As the pandemic continues and more and more people are self-isolating or social distancing, let’s unite through sharing poetry, art and acts of kindness (and the creative ways people are finding to create, inspire and help each other across “social distancing”). I’ll share more pandemic prompted haiku in my next post.  -Jacquie

Poetry Pandemic

March 13, 2020

First off, my heart goes out to everyone adversely affected by the Covid-19 pandemic.

How are you coping with social distancing or self-isolation? Has it prompted any poetry (haiku or otherwise)? As a writer who spends a lot of time working alone at home, the health scare hasn’t changed my routine a lot. But I will go stir crazy if I don’t get out of the house for walks and occasionally get-together with family and friends. I’m not sick, so I can go out, but it’s hard to maintain distancing on public transit, which means I’m either staying home, or trying to avoid peak times for crowds (plus, of course, doing a lot of hand-washing).

crowded Skytrain
a new awareness
of shared air

[Update March 18, 2020: now staying at home and not using public transit]

I’m also going for more lone walks closer to home, enjoying the spring blossoms and bird songs, and I just experienced my first video-chat meeting today (via Zoom), which was actually kind of fun. With the cancelling of upcoming conferences and travel plans, I’m travelling vicariously through getting back to working on the train haiku anthology (after temporary derailment by other work commitments). I’ll be posting an update later in the spring and should have a book cover image to share soon!

If you have any pandemic poetry, or creative ideas for weathering the Corvid-19 precaution period (while staying safe and keeping others safe), please share.

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Call for train haiku . . .

March 25, 2018

Call for submissions_train(2)

I’ve always loved trains (the lonely call of a whistle in the night, the view of passing landscape from a train seat, the rocking rattle of an overnight berth, conversations with strangers in the dining car…), and have been thinking for some time about putting together an anthology of haiku about trains. Well, the project is finally getting on track.

You are invited to submit haiku, tanka, rengay, and haibun with a train theme (including experiences and imagery related to steam trains, bullet trains, cross-country journeys, commuter trains, freight trains, the passing landscape, human interaction on trains, internal journeys, etc).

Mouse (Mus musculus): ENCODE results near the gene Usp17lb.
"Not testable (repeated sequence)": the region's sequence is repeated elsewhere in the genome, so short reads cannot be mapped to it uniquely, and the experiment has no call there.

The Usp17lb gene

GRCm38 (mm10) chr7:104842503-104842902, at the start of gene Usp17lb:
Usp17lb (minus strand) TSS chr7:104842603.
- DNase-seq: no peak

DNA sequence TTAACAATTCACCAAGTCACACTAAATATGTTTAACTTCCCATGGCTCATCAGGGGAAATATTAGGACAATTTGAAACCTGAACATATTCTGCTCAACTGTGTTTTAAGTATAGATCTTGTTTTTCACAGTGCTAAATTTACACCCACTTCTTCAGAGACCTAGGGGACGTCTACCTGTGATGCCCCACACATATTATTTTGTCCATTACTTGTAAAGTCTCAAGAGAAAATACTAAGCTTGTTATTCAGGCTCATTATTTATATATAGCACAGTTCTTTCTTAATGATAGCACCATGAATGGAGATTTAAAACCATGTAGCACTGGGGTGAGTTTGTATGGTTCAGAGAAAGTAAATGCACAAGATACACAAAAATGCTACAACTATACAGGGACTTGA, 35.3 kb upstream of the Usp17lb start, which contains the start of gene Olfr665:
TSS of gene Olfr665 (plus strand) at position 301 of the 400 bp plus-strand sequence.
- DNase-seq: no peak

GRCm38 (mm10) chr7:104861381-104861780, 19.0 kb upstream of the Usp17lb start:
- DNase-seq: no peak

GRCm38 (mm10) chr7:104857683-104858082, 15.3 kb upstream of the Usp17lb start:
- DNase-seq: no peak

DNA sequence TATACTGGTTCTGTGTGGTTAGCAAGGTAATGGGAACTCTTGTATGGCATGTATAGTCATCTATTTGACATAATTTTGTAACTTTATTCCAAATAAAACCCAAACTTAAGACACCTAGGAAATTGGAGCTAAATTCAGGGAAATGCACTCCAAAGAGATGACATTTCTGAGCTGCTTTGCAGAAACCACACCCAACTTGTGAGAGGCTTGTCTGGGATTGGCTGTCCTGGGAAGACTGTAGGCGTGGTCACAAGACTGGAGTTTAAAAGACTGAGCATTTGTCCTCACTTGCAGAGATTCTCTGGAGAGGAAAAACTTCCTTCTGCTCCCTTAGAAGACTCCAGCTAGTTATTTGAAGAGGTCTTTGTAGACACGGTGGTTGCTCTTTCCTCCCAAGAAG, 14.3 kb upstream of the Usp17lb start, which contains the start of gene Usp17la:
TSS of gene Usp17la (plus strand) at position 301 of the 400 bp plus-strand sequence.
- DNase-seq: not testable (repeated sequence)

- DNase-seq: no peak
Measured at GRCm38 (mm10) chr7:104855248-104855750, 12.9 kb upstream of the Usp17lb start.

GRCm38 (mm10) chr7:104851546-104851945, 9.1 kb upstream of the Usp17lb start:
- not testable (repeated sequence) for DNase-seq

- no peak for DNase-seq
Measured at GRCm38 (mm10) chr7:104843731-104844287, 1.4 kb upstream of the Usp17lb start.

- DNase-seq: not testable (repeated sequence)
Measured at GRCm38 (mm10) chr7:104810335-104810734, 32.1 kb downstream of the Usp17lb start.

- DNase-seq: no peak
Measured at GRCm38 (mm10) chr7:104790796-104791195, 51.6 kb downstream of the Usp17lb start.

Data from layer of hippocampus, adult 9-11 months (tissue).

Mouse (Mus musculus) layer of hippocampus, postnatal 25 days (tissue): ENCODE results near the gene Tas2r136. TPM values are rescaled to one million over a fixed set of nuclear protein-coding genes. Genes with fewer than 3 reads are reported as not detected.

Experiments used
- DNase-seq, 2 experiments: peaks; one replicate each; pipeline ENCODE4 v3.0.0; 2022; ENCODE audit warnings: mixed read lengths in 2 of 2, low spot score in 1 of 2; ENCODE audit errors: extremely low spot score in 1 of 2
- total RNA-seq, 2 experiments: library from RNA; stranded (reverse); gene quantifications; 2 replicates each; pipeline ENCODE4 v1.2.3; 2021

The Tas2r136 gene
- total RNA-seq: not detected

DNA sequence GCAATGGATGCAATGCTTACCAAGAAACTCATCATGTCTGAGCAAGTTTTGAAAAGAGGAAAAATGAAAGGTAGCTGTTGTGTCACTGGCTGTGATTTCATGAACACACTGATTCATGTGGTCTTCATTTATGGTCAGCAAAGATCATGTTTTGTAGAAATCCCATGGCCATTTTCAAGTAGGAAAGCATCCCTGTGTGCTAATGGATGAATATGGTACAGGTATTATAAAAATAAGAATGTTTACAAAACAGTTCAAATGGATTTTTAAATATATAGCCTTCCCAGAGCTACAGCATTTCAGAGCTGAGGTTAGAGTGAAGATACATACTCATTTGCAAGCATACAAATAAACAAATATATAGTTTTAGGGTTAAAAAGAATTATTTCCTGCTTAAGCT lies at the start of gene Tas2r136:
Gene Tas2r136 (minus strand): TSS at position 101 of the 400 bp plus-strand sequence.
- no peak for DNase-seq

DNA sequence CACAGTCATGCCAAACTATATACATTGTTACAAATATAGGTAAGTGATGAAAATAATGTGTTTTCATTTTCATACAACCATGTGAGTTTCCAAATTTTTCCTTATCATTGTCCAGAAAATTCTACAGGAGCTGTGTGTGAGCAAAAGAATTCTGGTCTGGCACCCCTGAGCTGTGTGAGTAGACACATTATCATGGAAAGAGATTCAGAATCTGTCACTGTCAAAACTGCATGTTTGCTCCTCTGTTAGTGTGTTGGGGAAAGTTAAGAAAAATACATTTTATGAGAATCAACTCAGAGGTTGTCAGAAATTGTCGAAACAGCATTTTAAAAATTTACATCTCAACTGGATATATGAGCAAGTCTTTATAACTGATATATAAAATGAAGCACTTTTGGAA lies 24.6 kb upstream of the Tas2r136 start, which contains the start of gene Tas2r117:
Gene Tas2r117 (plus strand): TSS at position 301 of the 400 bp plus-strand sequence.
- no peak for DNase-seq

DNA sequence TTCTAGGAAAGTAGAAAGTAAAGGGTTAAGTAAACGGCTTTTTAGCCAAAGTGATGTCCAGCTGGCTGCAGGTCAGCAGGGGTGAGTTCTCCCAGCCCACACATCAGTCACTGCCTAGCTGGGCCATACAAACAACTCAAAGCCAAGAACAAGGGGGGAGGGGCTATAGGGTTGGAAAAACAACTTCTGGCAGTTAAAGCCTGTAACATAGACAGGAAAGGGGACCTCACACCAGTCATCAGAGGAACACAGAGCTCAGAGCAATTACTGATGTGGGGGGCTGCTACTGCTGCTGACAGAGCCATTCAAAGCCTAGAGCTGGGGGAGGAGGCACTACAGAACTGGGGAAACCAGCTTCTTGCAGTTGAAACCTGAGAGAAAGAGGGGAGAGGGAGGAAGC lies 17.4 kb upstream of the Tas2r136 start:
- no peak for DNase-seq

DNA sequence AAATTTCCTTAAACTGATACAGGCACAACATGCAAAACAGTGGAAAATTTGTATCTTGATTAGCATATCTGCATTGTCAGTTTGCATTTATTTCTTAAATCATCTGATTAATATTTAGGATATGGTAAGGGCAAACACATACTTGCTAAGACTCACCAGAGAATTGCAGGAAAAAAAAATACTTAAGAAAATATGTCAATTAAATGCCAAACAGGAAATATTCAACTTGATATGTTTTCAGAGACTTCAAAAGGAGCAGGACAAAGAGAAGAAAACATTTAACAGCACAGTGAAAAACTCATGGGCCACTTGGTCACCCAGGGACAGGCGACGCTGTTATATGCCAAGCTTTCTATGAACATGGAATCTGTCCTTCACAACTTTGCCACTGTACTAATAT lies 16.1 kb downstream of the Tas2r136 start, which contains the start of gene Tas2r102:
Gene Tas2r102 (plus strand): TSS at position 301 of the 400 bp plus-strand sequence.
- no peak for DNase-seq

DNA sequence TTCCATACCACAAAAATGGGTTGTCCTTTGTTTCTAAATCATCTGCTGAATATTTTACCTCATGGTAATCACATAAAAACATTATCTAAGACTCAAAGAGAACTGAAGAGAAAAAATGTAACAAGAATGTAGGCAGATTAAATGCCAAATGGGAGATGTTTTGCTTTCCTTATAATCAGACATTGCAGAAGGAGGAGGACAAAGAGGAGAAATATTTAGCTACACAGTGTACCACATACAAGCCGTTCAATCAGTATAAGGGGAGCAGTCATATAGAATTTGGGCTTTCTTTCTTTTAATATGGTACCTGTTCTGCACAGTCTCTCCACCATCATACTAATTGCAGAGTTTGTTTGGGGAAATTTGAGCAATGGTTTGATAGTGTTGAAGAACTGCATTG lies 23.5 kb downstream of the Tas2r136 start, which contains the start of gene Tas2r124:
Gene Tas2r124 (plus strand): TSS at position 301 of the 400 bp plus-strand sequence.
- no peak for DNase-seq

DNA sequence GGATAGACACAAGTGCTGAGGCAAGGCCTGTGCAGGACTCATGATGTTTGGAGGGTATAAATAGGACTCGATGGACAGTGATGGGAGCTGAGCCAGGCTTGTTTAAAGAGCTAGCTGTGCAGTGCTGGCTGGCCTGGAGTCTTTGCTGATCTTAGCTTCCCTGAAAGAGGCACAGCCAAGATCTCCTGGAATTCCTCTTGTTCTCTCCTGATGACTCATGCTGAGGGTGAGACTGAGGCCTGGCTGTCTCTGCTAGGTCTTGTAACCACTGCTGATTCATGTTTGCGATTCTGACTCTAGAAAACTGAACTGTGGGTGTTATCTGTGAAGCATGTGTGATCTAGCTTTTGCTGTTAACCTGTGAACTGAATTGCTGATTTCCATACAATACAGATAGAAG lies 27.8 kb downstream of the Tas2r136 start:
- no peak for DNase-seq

Please submit:

– up to 20 haiku

– up to 5 tanka

– up to 3 rengay

– up to 3 haibun

Unpublished and previously published work will be considered. Please include submissions in the body of the email, and provide previous publication credits, as well as your name, email and postal address. Please put “train anthology submission” and your name in the subject line of your email.

Deadline for submissions: June 30, 2018 [Submissions now closed. Info on upcoming book will be posted in spring/summer 2020]

If you’re coming to this blog for the first time and would like more information about who I am, I write haiku and other poetry, short non-fiction, and novels for children (my website: jacquelinepearce.ca). My haiku, tanka and haibun have been published in a variety of journals and anthologies, and two of my haiku recently co-won the League of Canadian Poets inaugural haiku contest. I also co-edited The Jade Pond, a collection of haiku by the Vancouver Haiku Group published earlier this year, and I’m a co-judge for the 2018 Vancouver Cherry Blossom Festival Haiku Invitational.

You can read something about my family’s train legacy here.

My year of Joy Kogawa House and Haiku

November 26, 2017

For me, 2017 has been a year connected to Joy Kogawa House.

Historic Joy Kogawa House is the childhood home of Canadian author Joy Kogawa, who wrote the ground-breaking novel Obasan, a fictional story based on Joy’s memories of being interned as a child during WW II, along with thousands of other Canadians of Japanese descent. Located in the Marpole neighbourhood of Vancouver, the house was built in 1912-13. Joy and her family lived there from 1937 until they were interned in 1942. During the war, the house was confiscated and sold, and Joy’s family was not able to return to Marpole. Years later, however, Joy lent her support to a community campaign that saved the house from demolition. Today, the house is a space for author residencies, literary events, as well as remembering the injustices experienced by Japanese Canadians during the Second World War, and moving toward healing and reconciliation.

Joy Kogawa House c 1938

Joy and her brother at the front (west side) of the house c. 1938